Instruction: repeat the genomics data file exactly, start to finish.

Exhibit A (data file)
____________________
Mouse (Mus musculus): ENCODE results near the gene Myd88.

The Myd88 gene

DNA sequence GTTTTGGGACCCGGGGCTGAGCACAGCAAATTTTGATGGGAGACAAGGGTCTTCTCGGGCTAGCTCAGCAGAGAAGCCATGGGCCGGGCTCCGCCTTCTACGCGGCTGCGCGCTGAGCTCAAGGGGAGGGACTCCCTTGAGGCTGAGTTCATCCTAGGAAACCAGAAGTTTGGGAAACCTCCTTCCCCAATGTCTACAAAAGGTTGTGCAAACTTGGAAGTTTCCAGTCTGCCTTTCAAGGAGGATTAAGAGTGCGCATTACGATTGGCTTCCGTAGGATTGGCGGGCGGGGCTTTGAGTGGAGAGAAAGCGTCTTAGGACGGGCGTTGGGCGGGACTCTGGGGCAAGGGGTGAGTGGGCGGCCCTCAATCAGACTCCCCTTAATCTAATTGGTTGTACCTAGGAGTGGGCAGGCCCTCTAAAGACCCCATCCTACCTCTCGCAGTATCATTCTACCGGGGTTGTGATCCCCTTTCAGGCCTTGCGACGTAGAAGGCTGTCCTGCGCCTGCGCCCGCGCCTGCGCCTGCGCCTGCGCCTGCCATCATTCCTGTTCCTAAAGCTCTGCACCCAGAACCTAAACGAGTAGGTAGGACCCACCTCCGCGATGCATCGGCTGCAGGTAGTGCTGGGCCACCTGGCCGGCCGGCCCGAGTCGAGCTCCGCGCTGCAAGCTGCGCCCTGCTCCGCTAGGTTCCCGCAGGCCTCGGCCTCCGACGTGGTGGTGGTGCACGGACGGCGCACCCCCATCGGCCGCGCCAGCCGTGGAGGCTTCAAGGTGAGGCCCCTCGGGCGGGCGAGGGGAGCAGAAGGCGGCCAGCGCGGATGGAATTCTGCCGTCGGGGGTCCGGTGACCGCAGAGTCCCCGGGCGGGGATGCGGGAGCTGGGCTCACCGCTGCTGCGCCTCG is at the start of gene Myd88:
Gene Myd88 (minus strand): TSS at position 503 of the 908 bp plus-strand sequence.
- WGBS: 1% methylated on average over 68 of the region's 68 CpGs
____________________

Mouse (Mus musculus): ENCODE results near the gene Myd88.

The Myd88 gene

DNA sequence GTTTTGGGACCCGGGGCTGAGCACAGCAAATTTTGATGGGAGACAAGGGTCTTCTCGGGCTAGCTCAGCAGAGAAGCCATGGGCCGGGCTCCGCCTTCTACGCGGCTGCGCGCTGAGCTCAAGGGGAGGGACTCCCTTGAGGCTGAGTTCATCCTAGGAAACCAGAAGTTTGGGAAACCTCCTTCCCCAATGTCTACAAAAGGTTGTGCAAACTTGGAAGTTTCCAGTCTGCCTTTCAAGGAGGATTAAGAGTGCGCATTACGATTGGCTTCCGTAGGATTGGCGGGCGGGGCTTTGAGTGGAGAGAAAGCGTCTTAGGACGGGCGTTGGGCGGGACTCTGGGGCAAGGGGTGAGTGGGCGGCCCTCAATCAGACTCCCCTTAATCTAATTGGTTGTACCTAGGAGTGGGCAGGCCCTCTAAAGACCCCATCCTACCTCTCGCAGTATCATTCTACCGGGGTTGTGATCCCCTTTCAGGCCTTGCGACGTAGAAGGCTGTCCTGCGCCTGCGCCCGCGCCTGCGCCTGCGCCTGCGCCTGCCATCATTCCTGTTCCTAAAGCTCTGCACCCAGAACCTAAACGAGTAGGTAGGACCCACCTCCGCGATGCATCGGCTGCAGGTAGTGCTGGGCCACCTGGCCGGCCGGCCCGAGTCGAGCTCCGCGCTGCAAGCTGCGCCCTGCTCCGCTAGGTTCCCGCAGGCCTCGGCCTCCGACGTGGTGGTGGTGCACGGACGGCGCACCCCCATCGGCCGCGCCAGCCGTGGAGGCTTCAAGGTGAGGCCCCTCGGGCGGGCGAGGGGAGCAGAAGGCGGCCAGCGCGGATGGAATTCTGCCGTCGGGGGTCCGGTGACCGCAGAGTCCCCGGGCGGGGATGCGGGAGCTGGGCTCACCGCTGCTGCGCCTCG is at the start of gene Myd88:
Gene Myd88 (minus strand): TSS at position 503 of the 908 bp plus-strand sequence.
- WGBS: 1% methylated on average over 68 of the region's 68 CpGs